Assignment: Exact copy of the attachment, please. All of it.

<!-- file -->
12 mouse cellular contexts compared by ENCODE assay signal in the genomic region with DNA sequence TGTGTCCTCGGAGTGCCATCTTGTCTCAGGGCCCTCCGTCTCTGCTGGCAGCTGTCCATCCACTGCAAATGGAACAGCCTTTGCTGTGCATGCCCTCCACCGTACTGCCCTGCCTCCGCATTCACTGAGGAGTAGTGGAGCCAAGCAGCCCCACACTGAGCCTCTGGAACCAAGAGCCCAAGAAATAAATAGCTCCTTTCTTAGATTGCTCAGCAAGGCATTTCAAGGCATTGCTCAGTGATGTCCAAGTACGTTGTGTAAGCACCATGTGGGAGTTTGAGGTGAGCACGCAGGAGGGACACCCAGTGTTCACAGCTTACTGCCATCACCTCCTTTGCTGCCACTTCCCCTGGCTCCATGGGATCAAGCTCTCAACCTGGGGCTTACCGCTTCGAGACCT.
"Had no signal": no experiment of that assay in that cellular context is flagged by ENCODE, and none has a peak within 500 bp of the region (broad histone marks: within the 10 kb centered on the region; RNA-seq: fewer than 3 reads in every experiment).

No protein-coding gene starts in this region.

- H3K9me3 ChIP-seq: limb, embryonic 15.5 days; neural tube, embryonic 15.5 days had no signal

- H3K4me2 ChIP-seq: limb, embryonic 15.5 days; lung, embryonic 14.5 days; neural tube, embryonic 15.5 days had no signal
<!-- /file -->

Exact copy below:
12 mouse cellular contexts compared by ENCODE assay signal in the genomic region with DNA sequence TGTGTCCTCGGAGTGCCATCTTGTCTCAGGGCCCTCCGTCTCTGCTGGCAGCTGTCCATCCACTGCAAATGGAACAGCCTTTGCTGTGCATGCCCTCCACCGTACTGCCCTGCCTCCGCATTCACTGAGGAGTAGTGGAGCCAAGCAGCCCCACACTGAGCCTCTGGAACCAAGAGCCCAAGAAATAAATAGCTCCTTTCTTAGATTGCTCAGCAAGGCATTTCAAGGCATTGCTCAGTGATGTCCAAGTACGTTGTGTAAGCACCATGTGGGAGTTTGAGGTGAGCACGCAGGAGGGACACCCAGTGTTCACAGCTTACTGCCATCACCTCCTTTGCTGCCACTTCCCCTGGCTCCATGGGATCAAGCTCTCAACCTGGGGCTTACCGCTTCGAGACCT.
"Had no signal": no experiment of that assay in that cellular context is flagged by ENCODE, and none has a peak within 500 bp of the region (broad histone marks: within the 10 kb centered on the region; RNA-seq: fewer than 3 reads in every experiment).

No protein-coding gene starts in this region.

- H3K9me3 ChIP-seq: limb, embryonic 15.5 days; neural tube, embryonic 15.5 days had no signal

- H3K4me2 ChIP-seq: limb, embryonic 15.5 days; lung, embryonic 14.5 days; neural tube, embryonic 15.5 days had no signal